Do you automatically turn your back on your partner when the lights go out because you’re not in the mood…again? Rather than letting intimacy fall lower and lower on your list of priorities, it’s important to get to the root of what’s causing the big dip in your libido.
Many women experience a low s*x drive, according to relationship experts. We talked to Dr. Fran Walfish, Psy.D, a relationship and intimacy expert and author of The Self-Aware Parent, as well as Dr. Gino Tutera, MD, FACOG,OB/GYN, to find out what some of the causes are and what you can do to reignite the spark in the bedroom.
1. Identify The Source
The first thing you need to do is rule out whether this is a medical or hormonal problem, recommends Dr. Walfish. Have a full exam with your OB/GYN, including a full-panel blood test to check your hormone levels.
Dr. Tutera, who specializes in menopause, specifically points to testosterone, the hormone that influences our s*x drive. “If your testosterone level is low, your desire to have s*x will be too.” If your blood test results reveal this, ask your doctor about the treatments available to you.
If your doctor can’t identify a medical explanation, then ask yourself whether you’ve always had a low libido or if there’s been a sudden or gradual onset, suggests Dr. Walfish. If your s*x drive was once generally higher than it is nowadays, the chances of getting your libido back up to that point are greater. Never having experienced a higher s*x drive is more unusual, but definitely NOT hopeless. No matter which category you fall under, you still have some digging to do.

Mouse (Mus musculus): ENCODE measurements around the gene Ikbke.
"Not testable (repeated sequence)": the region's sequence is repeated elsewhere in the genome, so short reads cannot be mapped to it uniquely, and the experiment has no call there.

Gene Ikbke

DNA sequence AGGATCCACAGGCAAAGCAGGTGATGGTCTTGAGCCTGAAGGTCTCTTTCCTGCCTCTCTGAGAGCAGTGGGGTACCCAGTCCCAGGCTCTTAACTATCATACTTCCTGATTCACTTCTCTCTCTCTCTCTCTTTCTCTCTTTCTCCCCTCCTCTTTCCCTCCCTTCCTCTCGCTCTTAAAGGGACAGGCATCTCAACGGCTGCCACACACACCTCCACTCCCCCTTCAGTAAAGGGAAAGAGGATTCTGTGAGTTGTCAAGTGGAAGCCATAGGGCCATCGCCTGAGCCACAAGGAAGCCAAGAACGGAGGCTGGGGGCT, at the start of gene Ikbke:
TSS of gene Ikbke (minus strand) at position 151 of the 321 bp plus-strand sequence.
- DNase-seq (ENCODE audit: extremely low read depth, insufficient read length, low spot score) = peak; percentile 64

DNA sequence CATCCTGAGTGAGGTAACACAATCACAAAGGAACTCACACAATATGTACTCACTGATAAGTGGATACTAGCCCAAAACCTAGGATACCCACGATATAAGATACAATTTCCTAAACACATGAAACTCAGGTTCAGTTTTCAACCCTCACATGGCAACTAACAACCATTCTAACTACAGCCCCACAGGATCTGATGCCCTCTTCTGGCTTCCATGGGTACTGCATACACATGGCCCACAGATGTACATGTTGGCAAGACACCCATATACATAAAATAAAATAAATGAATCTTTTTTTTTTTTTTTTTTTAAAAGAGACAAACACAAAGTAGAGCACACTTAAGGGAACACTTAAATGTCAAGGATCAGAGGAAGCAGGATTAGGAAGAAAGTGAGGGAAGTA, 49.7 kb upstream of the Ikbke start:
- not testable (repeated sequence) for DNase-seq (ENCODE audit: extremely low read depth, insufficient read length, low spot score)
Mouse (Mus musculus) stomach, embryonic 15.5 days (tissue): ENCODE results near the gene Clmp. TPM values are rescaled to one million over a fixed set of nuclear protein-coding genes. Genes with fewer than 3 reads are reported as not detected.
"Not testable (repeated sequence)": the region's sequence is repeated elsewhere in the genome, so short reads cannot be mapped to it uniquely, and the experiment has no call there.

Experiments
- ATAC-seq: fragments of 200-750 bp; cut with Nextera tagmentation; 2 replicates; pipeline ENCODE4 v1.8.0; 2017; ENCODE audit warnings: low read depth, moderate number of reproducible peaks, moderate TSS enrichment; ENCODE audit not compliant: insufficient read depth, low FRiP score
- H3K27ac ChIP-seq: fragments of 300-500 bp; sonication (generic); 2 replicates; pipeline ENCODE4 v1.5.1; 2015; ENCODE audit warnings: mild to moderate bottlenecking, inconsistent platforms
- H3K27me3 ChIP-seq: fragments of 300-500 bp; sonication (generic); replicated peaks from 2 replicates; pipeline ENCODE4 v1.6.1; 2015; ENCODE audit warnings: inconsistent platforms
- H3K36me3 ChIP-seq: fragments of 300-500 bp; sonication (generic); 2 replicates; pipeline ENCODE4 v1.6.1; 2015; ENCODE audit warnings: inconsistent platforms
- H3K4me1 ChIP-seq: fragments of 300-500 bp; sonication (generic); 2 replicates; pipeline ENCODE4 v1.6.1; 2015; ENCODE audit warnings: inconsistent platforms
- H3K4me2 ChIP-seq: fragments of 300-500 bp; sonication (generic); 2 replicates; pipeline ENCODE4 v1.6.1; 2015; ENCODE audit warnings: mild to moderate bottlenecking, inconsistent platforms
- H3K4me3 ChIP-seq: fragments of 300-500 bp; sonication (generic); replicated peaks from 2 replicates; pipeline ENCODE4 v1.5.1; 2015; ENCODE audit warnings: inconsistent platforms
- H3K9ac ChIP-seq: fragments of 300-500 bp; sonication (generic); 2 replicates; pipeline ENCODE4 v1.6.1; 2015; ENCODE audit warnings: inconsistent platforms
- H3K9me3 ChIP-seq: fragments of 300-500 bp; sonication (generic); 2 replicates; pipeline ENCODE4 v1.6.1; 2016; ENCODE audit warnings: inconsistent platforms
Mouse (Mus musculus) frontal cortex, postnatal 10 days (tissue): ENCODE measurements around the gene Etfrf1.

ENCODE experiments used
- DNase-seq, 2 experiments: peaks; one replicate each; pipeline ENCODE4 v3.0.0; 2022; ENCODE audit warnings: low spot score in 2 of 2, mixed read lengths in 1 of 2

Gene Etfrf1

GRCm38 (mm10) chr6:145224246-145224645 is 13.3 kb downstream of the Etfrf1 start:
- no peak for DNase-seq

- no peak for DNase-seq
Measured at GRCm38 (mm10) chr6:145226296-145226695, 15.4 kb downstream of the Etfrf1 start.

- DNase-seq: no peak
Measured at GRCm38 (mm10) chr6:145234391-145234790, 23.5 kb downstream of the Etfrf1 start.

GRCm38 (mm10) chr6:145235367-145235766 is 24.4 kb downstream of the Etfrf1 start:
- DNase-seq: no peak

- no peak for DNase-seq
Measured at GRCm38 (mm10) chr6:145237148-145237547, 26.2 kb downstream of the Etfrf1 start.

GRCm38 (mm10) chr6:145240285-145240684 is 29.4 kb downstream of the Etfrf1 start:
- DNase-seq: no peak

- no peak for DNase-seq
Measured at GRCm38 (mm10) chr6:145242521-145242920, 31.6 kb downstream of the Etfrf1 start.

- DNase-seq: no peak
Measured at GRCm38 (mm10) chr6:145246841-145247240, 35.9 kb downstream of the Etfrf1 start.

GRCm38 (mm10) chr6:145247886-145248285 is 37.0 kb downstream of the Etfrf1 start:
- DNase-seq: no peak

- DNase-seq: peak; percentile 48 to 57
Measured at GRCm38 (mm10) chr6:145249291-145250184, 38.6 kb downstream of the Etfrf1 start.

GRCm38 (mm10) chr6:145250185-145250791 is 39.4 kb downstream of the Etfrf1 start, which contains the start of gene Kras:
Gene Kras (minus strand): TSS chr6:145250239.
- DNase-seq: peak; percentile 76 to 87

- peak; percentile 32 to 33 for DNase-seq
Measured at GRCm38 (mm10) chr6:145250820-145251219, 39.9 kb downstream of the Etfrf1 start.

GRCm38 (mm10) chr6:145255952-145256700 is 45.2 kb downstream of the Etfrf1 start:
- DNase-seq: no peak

2. Understand Your Past
Is your past flooded with negative messages about se*uality and/or pleasuring yourself?
It’s hard to distance yourself from the messages that surrounded your formative years, especially on a topic that many people have strong views on. What did your parents, teachers, or other role models tell you about s*x? Was it not talked about? Was it shameful? Was it natural? Try to understand how your upbringing influenced your perception of s*x. It could be having a more lasting impact on you than you think.
Dr. Walfish says she can tell a lot from her patients by their reactions to questions about their s*xual history (e.g. their bodies become tense or visibly uncomfortable when s*x is being discussed). “Some women don’t know that they’re allowed to (and supposed to) enjoy s*x just as much as their partner does,” says Dr. Walfish. If this is the case, talking to a therapist can help you feel more comfortable with your body and s*xual activity.
3. Determine If Stress Is A Factor
Dr. Tutera contends that the primary cause for low libido in young women, assuming a hormonal reason has been ruled out, is stress. It makes sense; no one is going to have dirty thoughts running through their mind if there’s no room
If you think this might be the cause of your low s*x drive, try addressing the stress issue first and separately. As you start de-stressing methods that work for you, see how your s*xual desires change.
“The bottom line is that everyone has a right to personal happiness and s*xual pleasure,” says Dr. Walfish. When it comes to experiencing low libido, she emphasizes that you’re not alone so have no shame.
Dr. Tutera echoes Walfish’s sentiments: “Women should never be embarrassed or scared of their low s*x drive.” Be proactive in bettering your s*x life by talking to your doctors.
by Greenstarnetwork admin..